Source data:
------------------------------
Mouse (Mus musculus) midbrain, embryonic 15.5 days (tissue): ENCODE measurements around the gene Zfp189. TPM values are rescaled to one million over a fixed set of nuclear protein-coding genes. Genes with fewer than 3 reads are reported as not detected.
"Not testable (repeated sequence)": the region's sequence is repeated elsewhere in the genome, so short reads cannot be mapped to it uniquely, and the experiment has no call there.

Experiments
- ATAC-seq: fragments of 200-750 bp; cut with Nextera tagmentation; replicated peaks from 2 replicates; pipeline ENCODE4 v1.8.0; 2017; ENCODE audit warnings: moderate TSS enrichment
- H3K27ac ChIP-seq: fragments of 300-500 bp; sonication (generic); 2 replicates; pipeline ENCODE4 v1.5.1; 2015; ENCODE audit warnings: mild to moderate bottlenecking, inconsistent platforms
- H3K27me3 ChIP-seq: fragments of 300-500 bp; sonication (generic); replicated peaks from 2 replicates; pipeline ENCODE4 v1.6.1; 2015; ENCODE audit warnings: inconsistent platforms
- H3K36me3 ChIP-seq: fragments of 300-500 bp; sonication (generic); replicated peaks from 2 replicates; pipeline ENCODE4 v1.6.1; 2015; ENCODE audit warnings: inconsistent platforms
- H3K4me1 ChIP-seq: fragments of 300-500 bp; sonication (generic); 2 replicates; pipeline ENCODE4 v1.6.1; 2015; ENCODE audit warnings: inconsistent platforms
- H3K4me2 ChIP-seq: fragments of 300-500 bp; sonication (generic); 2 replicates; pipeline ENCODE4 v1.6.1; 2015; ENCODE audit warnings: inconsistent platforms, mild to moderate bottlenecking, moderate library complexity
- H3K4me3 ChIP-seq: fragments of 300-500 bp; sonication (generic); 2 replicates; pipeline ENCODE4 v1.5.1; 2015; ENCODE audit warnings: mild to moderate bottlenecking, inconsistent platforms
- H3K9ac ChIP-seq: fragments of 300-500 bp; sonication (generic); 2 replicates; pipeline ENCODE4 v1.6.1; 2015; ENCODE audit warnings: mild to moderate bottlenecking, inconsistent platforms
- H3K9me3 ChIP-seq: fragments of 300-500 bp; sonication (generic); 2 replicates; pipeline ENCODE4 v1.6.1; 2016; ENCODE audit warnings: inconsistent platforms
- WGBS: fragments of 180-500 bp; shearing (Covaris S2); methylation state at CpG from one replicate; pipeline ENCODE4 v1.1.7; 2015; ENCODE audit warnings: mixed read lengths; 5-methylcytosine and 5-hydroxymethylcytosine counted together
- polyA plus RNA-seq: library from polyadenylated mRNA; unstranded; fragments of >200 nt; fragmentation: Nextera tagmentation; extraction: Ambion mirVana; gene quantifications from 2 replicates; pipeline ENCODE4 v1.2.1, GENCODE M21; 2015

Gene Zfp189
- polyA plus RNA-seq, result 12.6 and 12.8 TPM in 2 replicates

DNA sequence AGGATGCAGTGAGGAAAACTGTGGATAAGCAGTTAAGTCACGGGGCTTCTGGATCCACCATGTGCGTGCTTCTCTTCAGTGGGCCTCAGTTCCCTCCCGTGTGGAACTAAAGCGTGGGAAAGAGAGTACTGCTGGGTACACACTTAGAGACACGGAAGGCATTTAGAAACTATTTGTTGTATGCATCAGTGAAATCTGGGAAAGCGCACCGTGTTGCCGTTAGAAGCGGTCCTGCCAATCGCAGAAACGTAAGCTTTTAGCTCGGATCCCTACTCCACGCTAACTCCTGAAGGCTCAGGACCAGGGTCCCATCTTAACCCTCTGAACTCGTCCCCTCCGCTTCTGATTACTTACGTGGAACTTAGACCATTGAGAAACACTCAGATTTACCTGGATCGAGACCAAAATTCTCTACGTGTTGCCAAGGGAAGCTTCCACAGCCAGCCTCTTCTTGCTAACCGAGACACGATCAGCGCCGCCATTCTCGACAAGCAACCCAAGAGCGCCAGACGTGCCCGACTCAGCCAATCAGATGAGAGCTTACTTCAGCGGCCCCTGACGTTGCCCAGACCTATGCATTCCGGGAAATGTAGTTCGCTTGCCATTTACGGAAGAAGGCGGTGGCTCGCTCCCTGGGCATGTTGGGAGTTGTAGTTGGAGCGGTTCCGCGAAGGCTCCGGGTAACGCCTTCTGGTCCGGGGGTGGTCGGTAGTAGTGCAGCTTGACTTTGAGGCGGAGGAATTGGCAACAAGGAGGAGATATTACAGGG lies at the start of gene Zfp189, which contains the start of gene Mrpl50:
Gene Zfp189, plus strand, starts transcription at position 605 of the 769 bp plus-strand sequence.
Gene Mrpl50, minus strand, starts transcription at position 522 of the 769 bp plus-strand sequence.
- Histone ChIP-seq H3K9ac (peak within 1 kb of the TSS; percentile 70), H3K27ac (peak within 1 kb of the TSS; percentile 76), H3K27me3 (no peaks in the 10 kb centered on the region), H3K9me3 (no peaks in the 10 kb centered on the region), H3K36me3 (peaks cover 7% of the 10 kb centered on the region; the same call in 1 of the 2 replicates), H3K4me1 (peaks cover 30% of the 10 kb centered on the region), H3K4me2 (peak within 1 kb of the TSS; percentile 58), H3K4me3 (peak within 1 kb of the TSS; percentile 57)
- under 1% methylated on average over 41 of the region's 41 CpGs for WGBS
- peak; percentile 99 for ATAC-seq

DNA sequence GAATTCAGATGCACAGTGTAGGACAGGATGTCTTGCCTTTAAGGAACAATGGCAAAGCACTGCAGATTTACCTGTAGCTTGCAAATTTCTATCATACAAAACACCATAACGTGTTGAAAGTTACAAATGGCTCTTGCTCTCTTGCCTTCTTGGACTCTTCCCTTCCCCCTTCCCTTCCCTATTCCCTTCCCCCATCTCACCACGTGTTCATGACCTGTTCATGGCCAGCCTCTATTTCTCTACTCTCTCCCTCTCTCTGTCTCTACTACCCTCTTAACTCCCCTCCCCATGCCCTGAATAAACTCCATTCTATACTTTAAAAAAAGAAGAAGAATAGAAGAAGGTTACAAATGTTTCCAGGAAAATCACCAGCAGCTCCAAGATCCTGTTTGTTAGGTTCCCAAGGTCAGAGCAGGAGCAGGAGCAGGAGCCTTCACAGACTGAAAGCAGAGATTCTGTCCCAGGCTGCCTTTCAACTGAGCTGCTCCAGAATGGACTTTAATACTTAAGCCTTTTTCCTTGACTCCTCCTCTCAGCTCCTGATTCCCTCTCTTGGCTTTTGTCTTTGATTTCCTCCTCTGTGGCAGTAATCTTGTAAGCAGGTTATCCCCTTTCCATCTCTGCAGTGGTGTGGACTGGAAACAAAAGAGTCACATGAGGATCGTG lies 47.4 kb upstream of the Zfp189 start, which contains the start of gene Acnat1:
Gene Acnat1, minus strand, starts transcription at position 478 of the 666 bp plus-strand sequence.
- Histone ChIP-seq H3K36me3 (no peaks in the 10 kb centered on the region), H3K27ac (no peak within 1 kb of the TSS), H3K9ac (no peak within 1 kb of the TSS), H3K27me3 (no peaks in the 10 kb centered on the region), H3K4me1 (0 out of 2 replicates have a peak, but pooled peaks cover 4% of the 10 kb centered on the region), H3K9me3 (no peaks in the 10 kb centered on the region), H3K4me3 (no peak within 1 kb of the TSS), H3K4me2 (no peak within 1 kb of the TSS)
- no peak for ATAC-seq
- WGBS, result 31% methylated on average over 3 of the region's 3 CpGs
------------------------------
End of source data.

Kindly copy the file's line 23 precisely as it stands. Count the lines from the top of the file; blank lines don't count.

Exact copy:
DNA sequence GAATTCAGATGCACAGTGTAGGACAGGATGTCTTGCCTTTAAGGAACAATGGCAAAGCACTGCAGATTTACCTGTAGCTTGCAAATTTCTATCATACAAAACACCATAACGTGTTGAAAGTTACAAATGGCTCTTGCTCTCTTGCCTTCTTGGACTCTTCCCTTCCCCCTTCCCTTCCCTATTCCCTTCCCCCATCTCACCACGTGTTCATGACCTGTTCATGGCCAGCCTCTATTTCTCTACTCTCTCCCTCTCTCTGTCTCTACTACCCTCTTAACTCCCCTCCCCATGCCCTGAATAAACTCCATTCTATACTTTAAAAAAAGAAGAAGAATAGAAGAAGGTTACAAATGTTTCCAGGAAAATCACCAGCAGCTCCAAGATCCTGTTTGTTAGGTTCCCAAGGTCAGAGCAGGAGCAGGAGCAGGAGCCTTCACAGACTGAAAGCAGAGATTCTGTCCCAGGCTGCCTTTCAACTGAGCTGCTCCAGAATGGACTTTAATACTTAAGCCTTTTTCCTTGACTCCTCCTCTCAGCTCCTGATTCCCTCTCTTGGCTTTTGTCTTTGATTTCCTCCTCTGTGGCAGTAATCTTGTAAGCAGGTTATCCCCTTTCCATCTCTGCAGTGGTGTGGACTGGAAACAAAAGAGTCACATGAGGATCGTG lies 47.4 kb upstream of the Zfp189 start, which contains the start of gene Acnat1: